Bakiner, Onur. 2019. “Why Do Peace Negotiations Succeed or Fail? Legal Commitment, Transparency, and Inclusion during Peace Negotiations in Colombia (2012–2016) and Turkey (2012–2015).” Negotiation Journal 35 (4): 471–513. https://doi.org/10.1111/nejo.12301.
Ben-Josef Hirsch, Michal. 2021. “Historical Acknowledgment as an Early Conflict Negotiation Strategy: A Feasibility Study of Israel/Palestine.” Negotiation Journal 37 (2): 163–91. https://doi.org/10.1111/nejo.12345.
Burton, John W. 1990. Conflict: Human Needs Theory. Houndmilles: St. Martin’s Press.
Cobb, Sara. 2016. “Engaging Conflict Narratives.” International Journal of Conflict Engagement and Resolution 4 (2): 127–30.
Cohen-Almagor, Raphael. 2021. “Lessons from Peace Negotiations: Interview with Ehud Olmert.” Israel Affairs 27 (6): 1160–89. https://doi.org/10.1080/13537121.2021.1993000.
Corredor, Elizabeth S. 2022. “Feminist Action at the Negotiation Table: An Exploration Inside the 2010–2016 Colombian Peace Talks.” International Negotiation, 1–24. https://doi.org/10.1163/15718069-bja10063.
Druckman, Daniel, and Valerie Rosoux. 2016. “Focal Points and Turning Points in Negotiation: A Comparative Analysis.” Negotiation Journal 32 (2): 127–50. https://doi.org/10.1111/nejo.12151.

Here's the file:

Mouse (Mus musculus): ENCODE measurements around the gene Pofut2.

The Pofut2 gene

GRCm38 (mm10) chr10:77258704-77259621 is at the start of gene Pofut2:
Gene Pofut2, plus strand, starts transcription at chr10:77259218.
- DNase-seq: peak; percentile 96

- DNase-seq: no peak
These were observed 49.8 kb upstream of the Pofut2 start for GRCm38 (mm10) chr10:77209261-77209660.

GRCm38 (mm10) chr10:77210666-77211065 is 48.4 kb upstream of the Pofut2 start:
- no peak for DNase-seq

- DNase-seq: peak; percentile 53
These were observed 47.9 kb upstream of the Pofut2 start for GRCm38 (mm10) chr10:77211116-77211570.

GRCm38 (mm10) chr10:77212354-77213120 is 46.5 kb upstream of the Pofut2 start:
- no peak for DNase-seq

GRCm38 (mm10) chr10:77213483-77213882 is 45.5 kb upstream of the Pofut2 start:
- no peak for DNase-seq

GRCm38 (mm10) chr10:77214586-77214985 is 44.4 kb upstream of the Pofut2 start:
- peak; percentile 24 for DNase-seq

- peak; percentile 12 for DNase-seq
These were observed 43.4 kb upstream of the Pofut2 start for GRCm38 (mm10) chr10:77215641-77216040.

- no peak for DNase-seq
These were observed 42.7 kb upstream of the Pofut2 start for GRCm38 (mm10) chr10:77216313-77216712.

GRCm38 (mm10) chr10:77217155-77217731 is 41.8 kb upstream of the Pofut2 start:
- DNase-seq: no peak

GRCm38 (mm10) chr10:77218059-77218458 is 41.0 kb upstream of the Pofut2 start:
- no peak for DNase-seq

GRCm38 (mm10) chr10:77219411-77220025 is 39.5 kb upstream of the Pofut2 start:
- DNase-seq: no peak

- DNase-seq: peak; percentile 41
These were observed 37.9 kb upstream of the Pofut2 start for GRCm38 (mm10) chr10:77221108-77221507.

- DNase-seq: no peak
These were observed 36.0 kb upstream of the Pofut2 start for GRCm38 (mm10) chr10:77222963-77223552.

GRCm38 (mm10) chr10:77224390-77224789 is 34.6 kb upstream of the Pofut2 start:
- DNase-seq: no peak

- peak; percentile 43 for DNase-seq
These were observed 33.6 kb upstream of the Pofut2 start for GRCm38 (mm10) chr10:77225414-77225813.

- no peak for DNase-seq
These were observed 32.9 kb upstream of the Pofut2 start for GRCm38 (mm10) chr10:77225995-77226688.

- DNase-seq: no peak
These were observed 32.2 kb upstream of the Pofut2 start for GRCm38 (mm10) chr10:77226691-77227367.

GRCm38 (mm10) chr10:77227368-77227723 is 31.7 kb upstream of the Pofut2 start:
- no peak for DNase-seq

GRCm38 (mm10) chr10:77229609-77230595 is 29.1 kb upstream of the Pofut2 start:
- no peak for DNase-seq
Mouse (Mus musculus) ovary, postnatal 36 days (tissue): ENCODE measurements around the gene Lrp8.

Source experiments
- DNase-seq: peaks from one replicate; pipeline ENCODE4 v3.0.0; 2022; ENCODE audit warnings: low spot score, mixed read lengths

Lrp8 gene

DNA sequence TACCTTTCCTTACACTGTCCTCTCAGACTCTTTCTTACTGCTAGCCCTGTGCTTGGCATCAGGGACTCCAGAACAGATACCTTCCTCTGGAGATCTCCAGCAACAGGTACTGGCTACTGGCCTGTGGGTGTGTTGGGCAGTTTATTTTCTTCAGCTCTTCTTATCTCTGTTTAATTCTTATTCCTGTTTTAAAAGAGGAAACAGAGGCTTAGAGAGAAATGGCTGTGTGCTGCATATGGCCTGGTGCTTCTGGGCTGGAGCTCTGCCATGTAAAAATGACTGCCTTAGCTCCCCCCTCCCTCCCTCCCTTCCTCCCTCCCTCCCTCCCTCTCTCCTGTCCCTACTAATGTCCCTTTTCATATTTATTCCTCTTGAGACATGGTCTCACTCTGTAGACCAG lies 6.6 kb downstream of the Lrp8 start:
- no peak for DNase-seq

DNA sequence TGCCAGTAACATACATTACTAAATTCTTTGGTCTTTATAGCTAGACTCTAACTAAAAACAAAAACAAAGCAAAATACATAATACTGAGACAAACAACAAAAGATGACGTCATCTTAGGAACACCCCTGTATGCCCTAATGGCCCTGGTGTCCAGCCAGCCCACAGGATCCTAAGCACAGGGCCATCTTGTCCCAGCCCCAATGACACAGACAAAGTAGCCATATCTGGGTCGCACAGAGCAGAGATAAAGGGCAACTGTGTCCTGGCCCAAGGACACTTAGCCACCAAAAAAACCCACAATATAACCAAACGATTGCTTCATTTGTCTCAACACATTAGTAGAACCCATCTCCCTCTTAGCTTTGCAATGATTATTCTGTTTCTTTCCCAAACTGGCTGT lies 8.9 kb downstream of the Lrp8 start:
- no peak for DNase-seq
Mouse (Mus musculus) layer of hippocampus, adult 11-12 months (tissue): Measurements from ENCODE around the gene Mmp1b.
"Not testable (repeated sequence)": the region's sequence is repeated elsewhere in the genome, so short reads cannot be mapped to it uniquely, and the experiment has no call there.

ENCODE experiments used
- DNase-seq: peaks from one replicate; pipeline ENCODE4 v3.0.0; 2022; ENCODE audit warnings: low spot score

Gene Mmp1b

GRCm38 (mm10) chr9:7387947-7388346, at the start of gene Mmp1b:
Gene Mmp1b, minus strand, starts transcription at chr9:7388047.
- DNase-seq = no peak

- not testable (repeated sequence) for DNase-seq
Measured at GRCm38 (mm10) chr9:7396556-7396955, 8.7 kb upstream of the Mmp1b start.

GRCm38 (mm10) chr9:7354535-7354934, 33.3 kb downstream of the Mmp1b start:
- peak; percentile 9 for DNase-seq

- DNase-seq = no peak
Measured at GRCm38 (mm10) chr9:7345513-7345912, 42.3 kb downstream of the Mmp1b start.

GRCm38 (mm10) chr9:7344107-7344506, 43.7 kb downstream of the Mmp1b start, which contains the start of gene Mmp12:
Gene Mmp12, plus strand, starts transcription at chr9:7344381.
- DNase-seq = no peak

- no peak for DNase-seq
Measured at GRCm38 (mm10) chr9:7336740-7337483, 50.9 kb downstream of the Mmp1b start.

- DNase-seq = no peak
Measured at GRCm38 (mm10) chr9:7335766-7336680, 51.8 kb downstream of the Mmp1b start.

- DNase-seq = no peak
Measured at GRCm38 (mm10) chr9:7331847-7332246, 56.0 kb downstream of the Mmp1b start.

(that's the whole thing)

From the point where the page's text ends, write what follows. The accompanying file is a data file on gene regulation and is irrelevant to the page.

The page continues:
Druckman, Daniel, and Lynn Wagner. 2021. “The Role of Issues in Negotiation: Framing, Linking, and Ordering.” Negotiation Journal 37 (2): 249–78. https://doi.org/10.1111/nejo.12358.
Fawcett, Edmund. 2018. Liberalism. The Life of an Idea. Princeton & Oxford: Princeton University Press.
Fisher, Roger, William Ury, and Bruce Patton. 2012. Getting to Yes: Negotiating Agreement Without Giving In. New York: Random House Business Books.
Frazer, Owen, and Lakhdar Ghettas, eds. 2013. “Conflict Transformation in Practice. Approaches to Conflict Transformation. Lessons from Morocco, Tajikistan and Yemen.” Cordoba Now Forum. CSS ETZ Zurich.
Galtung, Johan. 1969. “Violence, Peace, and Peace Research.” Journal of Peace Research 6 (3): 167–91.
Hancock, Landon E. 2001. “To Act or Wait: A Two-Stage View of Ripeness.” International Studies Perspectives 2 (2): 195–205.
Hartwell, Leon. 2019. “Conflict Resolution: Lessons from the Dayton Peace Process.” Negotiation Journal 35 (4): 443–69.
Holbrooke, Richard. 1998. To End a War. New York: Random House.
Horowitz, Donald L. 1985. Ethnic Groups in Conflict. Berkeley, Calif.: University of California Press.